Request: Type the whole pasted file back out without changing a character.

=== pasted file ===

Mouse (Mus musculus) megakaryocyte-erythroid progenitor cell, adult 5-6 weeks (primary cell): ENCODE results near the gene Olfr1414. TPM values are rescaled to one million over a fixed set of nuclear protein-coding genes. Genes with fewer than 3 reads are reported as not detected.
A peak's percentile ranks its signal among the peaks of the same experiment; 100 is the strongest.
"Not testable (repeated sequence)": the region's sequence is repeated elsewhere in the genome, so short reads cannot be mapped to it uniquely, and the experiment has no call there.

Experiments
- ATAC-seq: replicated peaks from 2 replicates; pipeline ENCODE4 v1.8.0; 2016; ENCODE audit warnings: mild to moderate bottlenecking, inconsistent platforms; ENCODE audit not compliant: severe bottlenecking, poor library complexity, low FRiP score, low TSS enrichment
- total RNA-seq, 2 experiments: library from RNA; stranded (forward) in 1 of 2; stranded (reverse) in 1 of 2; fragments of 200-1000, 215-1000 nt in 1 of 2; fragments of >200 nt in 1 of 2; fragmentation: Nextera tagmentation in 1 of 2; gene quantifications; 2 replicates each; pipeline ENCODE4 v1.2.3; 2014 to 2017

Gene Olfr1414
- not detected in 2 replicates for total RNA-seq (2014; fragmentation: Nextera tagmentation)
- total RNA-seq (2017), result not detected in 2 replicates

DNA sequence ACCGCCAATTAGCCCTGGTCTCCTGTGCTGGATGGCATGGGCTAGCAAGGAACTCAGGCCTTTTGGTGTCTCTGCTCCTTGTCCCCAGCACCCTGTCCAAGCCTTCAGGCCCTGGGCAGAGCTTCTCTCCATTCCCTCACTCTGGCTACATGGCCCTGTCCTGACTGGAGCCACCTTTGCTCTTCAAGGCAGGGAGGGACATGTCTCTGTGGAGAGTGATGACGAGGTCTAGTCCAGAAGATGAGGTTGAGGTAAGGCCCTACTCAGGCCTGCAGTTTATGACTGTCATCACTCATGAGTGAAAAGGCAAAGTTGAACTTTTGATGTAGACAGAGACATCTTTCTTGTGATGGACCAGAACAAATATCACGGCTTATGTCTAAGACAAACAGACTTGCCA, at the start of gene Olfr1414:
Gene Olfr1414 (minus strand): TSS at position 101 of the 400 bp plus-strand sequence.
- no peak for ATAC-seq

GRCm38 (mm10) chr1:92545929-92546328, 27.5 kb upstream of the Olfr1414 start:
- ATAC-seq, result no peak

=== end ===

Mouse (Mus musculus) megakaryocyte-erythroid progenitor cell, adult 5-6 weeks (primary cell): ENCODE results near the gene Olfr1414. TPM values are rescaled to one million over a fixed set of nuclear protein-coding genes. Genes with fewer than 3 reads are reported as not detected.
A peak's percentile ranks its signal among the peaks of the same experiment; 100 is the strongest.
"Not testable (repeated sequence)": the region's sequence is repeated elsewhere in the genome, so short reads cannot be mapped to it uniquely, and the experiment has no call there.

Experiments
- ATAC-seq: replicated peaks from 2 replicates; pipeline ENCODE4 v1.8.0; 2016; ENCODE audit warnings: mild to moderate bottlenecking, inconsistent platforms; ENCODE audit not compliant: severe bottlenecking, poor library complexity, low FRiP score, low TSS enrichment
- total RNA-seq, 2 experiments: library from RNA; stranded (forward) in 1 of 2; stranded (reverse) in 1 of 2; fragments of 200-1000, 215-1000 nt in 1 of 2; fragments of >200 nt in 1 of 2; fragmentation: Nextera tagmentation in 1 of 2; gene quantifications; 2 replicates each; pipeline ENCODE4 v1.2.3; 2014 to 2017

Gene Olfr1414
- not detected in 2 replicates for total RNA-seq (2014; fragmentation: Nextera tagmentation)
- total RNA-seq (2017), result not detected in 2 replicates

DNA sequence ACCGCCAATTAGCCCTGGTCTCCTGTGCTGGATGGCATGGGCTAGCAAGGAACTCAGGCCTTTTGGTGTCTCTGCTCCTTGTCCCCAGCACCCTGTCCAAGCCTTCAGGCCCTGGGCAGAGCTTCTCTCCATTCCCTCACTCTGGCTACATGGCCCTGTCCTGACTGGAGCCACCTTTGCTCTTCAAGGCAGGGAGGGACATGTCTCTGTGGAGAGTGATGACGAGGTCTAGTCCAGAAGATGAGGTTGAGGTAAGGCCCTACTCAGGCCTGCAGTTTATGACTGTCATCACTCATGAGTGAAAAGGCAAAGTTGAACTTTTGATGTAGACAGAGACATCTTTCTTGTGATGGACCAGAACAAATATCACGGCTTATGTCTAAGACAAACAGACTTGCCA, at the start of gene Olfr1414:
Gene Olfr1414 (minus strand): TSS at position 101 of the 400 bp plus-strand sequence.
- no peak for ATAC-seq

GRCm38 (mm10) chr1:92545929-92546328, 27.5 kb upstream of the Olfr1414 start:
- ATAC-seq, result no peak